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Congressman Capuano's
E-UPDATE
An update from the office of U.S. Representative Michael E. Capuano
7th Congressional District of Massachusetts


12,456 subscribers

November 17, 2017

Tax “Reform”

Yesterday the House considered H.R. 1, the Tax Cuts and Jobs Act. The nonpartisan Tax Policy Center has analyzed this legislation, concluding that the top 1% of taxpayers will get almost half of the tax cuts. The taxes of 36 million middle income filers will go up. A key reason for this is because H.R. 1 terminates or limits many deductions that help people lower their tax obligations. Here is a list of just some of them:

  • Medical expenses, such as long-term care needs, can no longer be deducted;
  • Teachers who use their own money to buy classroom supplies can no longer deduct that cost;
  • State and local taxes can no longer be deducted;
  • Property tax deductions are capped at $10,000;
  • The mortgage interest deduction only applies to $500,000 of a homeowner’s mortgage;
  • The student loan interest deduction is eliminated;
  • The deduction for dependent care assistance, which is used for day care expenses and to help care for older parents, is terminated;
  • Graduate students who do research or teach a class and receive a tuition waiver as a result will have to treat that waiver as taxable income.

Corporations, however, will find a lot to like in H.R. 1. Their tax rate will go down by 15% in year one. This alone carries a $1.5 trillion bill over ten years. Ultimately, this legislation increases our nation’s debt by $1.7 trillion.

Under H.R. 1, the estate tax will only apply to estates larger than $22 million and will eventually be phased out. It also weakens the Johnson amendment which, under current law, prohibits churches and certain nonprofits from endorsing political candidates. Charitable deductions are tax-deductible but political contributions are not. Faith communities can and should exercise their First Amendment right to express their beliefs and opinions, but U.S. law has, until now, prevented donors from channeling money to candidates through religious or philanthropic organizations. The bill also gives new legal rights to a fetus by recognizing an unborn child as an individual. This is a step toward establishing personhood from the moment of conception.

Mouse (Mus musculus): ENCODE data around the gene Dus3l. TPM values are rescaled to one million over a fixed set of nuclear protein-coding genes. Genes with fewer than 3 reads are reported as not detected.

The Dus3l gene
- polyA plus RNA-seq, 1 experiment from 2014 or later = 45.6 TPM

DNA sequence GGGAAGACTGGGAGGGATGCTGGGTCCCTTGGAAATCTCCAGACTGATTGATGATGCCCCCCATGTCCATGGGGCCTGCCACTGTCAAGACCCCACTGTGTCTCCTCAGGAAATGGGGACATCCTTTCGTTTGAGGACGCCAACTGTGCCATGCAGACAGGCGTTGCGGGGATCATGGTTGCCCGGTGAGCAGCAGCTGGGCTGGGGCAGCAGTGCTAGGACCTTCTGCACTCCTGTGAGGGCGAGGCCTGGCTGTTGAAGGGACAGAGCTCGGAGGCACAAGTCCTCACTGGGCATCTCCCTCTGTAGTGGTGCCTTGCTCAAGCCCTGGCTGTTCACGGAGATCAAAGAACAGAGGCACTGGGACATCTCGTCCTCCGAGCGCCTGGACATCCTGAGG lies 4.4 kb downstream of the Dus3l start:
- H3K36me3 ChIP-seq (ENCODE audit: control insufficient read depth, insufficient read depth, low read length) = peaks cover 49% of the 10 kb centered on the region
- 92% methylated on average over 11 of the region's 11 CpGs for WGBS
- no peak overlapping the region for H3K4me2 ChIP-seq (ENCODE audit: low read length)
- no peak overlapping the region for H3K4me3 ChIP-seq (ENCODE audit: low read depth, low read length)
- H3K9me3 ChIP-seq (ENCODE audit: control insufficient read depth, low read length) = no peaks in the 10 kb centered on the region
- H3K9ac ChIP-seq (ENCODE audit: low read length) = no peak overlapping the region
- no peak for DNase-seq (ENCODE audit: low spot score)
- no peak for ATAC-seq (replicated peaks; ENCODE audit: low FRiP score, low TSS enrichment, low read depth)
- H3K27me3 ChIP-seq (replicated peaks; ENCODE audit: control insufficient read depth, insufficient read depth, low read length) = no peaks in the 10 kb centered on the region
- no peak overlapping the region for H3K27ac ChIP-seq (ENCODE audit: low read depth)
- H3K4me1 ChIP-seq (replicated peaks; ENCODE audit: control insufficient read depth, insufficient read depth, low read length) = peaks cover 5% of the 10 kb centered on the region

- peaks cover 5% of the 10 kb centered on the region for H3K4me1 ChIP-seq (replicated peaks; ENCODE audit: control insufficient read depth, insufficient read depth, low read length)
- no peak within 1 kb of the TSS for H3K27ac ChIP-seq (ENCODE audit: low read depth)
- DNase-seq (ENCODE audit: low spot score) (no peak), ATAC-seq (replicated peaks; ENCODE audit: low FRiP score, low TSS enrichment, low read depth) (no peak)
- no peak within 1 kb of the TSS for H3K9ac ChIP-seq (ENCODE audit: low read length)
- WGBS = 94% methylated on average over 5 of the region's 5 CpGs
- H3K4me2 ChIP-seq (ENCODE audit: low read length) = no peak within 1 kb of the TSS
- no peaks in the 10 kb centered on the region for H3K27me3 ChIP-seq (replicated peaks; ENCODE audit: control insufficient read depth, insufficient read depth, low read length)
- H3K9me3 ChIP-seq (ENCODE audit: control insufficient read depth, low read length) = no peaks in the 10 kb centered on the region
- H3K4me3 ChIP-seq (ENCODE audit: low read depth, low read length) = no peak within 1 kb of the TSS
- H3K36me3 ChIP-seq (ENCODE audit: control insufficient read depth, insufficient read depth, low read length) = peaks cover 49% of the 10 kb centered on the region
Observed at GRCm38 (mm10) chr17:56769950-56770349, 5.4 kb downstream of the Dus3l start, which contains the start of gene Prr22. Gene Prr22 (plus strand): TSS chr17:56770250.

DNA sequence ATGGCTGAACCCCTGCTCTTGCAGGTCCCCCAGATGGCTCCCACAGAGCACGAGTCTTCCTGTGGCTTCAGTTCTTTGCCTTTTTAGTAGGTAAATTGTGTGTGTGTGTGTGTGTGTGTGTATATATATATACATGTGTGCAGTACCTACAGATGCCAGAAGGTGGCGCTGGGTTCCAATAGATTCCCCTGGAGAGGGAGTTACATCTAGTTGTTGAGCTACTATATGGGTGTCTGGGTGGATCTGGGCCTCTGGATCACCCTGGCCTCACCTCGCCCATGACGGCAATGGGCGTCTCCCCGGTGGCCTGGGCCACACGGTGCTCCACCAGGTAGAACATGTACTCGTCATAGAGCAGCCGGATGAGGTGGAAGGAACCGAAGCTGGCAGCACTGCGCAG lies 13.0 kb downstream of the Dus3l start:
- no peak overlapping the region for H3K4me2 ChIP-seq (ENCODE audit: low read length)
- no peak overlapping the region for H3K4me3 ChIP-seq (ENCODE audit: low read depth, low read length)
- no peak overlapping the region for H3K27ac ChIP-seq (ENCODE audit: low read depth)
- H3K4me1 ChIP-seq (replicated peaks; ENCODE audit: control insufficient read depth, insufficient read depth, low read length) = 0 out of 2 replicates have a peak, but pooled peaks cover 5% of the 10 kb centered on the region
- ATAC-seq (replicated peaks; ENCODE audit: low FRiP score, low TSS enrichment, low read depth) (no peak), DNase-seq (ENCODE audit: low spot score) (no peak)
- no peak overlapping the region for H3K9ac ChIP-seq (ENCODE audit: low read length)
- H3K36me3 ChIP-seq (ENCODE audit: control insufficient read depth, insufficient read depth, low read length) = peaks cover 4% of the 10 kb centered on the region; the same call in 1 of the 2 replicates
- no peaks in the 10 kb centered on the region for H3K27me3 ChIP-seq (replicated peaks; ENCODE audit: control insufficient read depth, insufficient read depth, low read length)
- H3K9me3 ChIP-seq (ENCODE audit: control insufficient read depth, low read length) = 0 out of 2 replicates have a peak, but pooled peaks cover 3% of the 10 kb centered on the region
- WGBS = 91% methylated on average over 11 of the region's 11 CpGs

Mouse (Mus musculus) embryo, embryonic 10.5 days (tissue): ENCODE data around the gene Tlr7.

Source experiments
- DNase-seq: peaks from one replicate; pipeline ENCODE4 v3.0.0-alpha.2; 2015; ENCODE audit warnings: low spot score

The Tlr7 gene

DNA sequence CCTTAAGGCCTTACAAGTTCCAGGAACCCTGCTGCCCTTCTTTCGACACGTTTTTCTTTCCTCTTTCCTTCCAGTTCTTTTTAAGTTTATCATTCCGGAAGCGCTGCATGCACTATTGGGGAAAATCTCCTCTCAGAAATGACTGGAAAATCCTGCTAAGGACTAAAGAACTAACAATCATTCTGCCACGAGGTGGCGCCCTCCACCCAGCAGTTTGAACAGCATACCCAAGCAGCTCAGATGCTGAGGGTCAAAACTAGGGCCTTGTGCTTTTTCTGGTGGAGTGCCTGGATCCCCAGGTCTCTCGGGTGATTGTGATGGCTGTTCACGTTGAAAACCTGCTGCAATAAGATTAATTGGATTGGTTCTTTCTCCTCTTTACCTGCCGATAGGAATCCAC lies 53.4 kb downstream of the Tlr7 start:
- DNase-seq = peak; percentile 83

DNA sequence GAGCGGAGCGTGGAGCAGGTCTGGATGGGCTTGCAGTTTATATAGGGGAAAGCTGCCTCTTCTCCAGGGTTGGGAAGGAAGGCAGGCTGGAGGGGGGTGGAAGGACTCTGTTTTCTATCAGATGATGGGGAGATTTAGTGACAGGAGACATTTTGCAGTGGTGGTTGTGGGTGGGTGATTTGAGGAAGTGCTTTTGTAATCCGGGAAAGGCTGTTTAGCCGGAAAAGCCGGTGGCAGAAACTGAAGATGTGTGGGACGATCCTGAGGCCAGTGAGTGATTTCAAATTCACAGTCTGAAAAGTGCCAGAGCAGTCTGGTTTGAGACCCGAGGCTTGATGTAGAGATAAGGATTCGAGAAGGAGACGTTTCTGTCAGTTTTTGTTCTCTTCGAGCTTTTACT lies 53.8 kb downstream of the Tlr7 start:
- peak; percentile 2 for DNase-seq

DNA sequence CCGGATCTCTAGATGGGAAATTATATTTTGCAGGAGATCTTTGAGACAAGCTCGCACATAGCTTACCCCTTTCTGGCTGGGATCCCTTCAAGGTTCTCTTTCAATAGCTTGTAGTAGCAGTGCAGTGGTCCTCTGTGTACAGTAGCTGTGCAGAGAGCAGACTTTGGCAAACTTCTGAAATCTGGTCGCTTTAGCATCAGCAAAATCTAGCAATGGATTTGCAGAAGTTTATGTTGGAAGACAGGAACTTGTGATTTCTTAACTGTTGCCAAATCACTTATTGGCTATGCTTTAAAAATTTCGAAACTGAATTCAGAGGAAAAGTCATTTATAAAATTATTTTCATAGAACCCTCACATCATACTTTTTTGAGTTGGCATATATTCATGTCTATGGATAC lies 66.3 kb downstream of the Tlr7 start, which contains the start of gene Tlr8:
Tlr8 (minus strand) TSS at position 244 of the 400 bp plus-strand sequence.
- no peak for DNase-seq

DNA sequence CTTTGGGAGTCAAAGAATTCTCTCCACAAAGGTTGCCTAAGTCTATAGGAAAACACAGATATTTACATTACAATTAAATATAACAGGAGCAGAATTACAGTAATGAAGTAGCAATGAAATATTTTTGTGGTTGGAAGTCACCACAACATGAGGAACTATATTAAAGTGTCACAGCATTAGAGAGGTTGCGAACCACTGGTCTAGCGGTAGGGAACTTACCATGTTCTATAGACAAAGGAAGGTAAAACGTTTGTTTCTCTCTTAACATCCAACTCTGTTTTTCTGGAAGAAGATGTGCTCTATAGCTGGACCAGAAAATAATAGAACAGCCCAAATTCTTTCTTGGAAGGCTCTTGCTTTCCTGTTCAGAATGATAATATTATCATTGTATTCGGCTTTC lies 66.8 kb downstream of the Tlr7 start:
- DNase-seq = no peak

The Senate is currently debating a different tax proposal, one that repeals the individual health insurance mandate. This is the Affordable Care Act (ACA) provision that requires individuals to purchase health insurance or pay a fee. It is the foundation of the ACA. According to the nonpartisan Congressional Budget Office (CBO), if this provision prevails, it will result in premiums going up for everyone an average of 10% and 13 million people losing health care.

Congressional Republicans are hoping to resolve the differences between the House and Senate bills by Christmas. I spoke on the House floor about this bill, noting just some of its lowlights. I voted NO. H.R. 1 passed and the entire vote is recorded below:

  YEA NAY PRESENT NOT VOTING
REPUBLICAN

227

13

0

0

DEMOCRAT

0

192

0

2

TOTAL

227

205

0

2

MASSACHUSETTS
DELEGATION

0

9

0

0

Defense Authorization

On Tuesday the House considered the Conference Report on H.R. 2810, the FY 2018 National Defense Authorization Act. The legislation authorizes almost $700 billion in funding for Department of Defense related programming. Although there are provisions in this Conference Report that I support, such as a cost of living adjustment for military personnel, I could not vote for this legislation. There has still been no agreement to lift the spending caps enacted through the Budget Control Act (BCA). This legislation authorizes almost $80 billion more in funding than what is allowed under the BCA. That money will come at the expense of other federal programs, from health care and education to transportation. I voted NO. The Conference Report for H.R. 2810 passed and the entire vote is recorded below:

  YEA NAY PRESENT NOT VOTING
REPUBLICAN

229

7

0

3

DEMOCRAT

127

63

0

4

TOTAL

356

70

7

9

MASSACHUSETTS
DELEGATION

4

4

0

0

Flood Insurance